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A white blue jay? Rare bird hanging around Greenfield

This white blue jay has moved into Greenfield. It’s called a “leucisitic jay” and it has a rare genetic condition that removes all pigment. Pure white jays are very rare.
This white blue jay has moved into Greenfield. It’s called a “leucisitic jay” and it has a rare genetic condition that removes all pigment. Pure white jays are very rare.

GREENFIELD - Ever seen a white blue jay? Not many people have, because they are very rare. But one has moved into Greenfield and is causing quite a stir among locals.

 Marie Tomblin first noticed the jay hanging around her yard about a week ago.

It’s called a “leucistic jay”, which means it suffers from a rare genetic disorder that prevents the production of  pigment.

“It’s white, with some gray,” says Tomblin. “It’s been back and forth between my house and the  neighbours on either side of me.”

Tomblin has been feeding the white blue jay peanuts, and the bird doesn’t mind coming up close and personal.

“We’ve named her Lucy after leucistic,” she says.

The bird joins other blue jays feeding on the ground.

“That was where I first spotted her,” she says.

Tomblin says she did some research on the bird and found out that it is leucistic.

“It’s quite a rare sighting and I thought if there is anybody who is a bird watcher along the South Shore they might be interested in coming to see it,” she says.

The bird isn’t showing any signs of leaving soon.

“I was hoping a bird watcher could come and see it and put in their book and say they’ve seen it, because it’s a rare bird.”

According to Bird Studies Canada, leucistic jays are indeed very rare.

Leucism is a genetic mutation that prevents melanin and other pigments from being deposited normally on feathers, resulting in pale or muted colors on the entire bird.

The disorder is believed to occur in only about one per cent of the bird population.

 

 Marie Tomblin first noticed the jay hanging around her yard about a week ago.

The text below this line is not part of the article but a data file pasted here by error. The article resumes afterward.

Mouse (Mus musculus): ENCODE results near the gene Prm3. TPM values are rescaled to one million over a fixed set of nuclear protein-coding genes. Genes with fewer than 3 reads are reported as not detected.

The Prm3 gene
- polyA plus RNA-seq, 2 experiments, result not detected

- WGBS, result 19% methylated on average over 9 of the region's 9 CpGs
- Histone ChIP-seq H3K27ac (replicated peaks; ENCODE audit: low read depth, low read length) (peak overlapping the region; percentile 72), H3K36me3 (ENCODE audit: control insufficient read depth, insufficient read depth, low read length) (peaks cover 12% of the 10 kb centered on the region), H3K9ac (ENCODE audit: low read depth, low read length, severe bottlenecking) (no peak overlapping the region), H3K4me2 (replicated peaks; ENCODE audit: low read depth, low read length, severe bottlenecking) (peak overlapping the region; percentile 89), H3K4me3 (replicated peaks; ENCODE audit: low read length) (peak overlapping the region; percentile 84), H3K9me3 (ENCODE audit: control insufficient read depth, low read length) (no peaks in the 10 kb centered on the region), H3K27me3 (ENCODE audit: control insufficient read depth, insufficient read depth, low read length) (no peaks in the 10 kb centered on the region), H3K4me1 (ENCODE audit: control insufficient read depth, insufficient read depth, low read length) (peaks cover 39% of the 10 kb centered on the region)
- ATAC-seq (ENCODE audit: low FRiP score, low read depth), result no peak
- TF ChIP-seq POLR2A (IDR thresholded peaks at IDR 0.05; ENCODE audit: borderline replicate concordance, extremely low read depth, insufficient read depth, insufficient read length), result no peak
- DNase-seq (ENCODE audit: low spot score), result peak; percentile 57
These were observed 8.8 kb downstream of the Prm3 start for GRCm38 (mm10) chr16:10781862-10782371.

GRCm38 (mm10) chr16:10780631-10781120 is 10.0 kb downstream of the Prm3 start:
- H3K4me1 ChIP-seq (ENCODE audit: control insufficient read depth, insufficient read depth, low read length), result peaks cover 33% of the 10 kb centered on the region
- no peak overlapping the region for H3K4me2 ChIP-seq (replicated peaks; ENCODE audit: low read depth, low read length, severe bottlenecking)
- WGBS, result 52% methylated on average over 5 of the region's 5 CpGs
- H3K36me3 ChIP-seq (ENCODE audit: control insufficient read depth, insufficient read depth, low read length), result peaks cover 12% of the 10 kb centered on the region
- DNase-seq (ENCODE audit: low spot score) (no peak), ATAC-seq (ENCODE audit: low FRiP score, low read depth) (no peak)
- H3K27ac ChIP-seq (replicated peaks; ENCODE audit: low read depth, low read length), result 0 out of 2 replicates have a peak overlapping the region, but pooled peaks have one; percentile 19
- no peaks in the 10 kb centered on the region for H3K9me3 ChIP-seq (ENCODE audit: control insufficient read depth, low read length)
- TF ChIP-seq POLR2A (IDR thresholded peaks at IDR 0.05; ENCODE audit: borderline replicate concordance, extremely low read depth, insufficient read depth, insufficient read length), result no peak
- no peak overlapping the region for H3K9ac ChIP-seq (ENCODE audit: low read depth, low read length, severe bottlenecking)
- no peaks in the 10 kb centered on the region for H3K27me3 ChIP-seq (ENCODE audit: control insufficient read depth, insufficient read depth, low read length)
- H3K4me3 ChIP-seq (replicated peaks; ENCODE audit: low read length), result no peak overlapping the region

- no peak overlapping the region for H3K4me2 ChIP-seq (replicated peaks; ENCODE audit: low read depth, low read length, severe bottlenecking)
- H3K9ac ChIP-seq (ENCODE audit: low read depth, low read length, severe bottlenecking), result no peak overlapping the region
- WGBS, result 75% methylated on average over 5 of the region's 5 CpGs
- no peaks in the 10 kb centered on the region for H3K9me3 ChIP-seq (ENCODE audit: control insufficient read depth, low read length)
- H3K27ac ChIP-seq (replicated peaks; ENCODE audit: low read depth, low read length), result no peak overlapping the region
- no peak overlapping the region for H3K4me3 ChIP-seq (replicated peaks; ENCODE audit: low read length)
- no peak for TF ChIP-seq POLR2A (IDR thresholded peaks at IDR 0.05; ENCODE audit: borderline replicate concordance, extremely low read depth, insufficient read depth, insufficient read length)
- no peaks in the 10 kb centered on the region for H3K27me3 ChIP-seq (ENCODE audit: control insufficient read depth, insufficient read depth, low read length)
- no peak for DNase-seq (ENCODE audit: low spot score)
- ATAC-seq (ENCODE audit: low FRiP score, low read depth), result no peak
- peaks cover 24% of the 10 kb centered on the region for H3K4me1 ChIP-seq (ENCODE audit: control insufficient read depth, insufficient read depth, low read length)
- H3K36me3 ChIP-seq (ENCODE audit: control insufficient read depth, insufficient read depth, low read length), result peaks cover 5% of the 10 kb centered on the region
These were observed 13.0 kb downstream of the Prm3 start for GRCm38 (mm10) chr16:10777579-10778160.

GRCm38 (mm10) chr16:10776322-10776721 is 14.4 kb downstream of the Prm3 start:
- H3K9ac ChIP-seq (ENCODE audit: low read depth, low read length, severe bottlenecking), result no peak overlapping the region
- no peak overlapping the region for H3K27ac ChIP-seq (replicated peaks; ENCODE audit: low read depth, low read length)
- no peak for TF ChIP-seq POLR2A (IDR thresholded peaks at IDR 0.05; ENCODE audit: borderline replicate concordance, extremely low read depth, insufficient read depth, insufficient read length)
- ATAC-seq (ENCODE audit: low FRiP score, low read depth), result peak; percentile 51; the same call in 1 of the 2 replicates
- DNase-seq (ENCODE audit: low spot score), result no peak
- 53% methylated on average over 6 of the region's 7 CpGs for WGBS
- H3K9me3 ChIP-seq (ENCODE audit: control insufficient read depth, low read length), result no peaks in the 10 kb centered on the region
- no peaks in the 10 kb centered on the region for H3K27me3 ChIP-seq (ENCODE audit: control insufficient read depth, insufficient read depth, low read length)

It’s called a “leucistic jay”, which means it suffers from a rare genetic disorder that prevents the production of  pigment.

“It’s white, with some gray,” says Tomblin. “It’s been back and forth between my house and the  neighbours on either side of me.”

Tomblin has been feeding the white blue jay peanuts, and the bird doesn’t mind coming up close and personal.

“We’ve named her Lucy after leucistic,” she says.

The bird joins other blue jays feeding on the ground.

“That was where I first spotted her,” she says.

Tomblin says she did some research on the bird and found out that it is leucistic.

“It’s quite a rare sighting and I thought if there is anybody who is a bird watcher along the South Shore they might be interested in coming to see it,” she says.

The bird isn’t showing any signs of leaving soon.

“I was hoping a bird watcher could come and see it and put in their book and say they’ve seen it, because it’s a rare bird.”

According to Bird Studies Canada, leucistic jays are indeed very rare.

Leucism is a genetic mutation that prevents melanin and other pigments from being deposited normally on feathers, resulting in pale or muted colors on the entire bird.

The disorder is believed to occur in only about one per cent of the bird population.

 

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